We need to be smarter about which architectural ideas must change to accommodate changing needs, and which can and should continue because they are still needed and valued. This might moderate our rush to a throw-away culture as a result of this idea of expressing our times.

Traditional styles used today create only inauthentic replicas.
Old traditional buildings, most Modernists today will concede, still have value. Indeed, look at how many Modernist architecture firms have offices located in updated old buildings because of their intrinsic character. But is there a difference between using buildings that we acquired from the past, and designing new buildings that are like the buildings of the past?

Re-creating an old style can only create an inauthentic replica, most Modernists will argue, not the real thing. Contemporary buildings designed in traditional styles are sometimes referred to as creating "Disneyland," implying that these are stage sets meant to create the illusion of a real place, but are not in themselves real. And this leads sometimes into the question of honesty. As long as one acknowledges that it is really make-believe, it can be seen for what it is: a stage set; but if one claims that it is as real as the tradition from which it derives, then this is somehow dishonest.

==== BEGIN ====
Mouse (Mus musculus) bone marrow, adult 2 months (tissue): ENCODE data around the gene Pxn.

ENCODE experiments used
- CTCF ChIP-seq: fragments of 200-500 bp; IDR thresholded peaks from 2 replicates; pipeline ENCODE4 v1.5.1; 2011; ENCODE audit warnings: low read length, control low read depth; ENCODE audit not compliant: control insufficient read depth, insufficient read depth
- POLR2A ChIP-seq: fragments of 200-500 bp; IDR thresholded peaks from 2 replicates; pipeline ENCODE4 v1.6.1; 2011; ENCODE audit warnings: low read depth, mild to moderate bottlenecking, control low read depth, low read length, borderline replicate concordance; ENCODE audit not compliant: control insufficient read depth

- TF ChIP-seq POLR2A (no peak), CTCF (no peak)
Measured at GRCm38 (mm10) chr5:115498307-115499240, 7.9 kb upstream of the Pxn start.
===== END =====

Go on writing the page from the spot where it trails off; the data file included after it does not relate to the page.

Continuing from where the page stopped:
Let us try a thought experiment to test these ideas. Imagine a client who loves English medieval houses, and asks an architect to design a house closely reproducing this style. Is the outcome something real, or is it an inauthentic illusion? In terms of its beauty, if the original is beautiful, then presumably the reproduction will be beautiful (assuming the designer was skilled in the style). The functionality would be judged by its fit for purpose, which has nothing to do with authenticity or realness.

So in what way could it be considered inauthentic or not real? Let's look at how we typically use the word authentic. In one common use, authentic means something is genuinely what it is claimed to be, as in an authentic painting by Seurat. As long as the building owner does not claim the reproduction as originally built in the medieval period, there is no deception here. Another use of authentic means something resembles an original or is in the tradition of an original, as in an authentic Italian menu. This contemporary design based on a medieval design language would certainly fit this definition.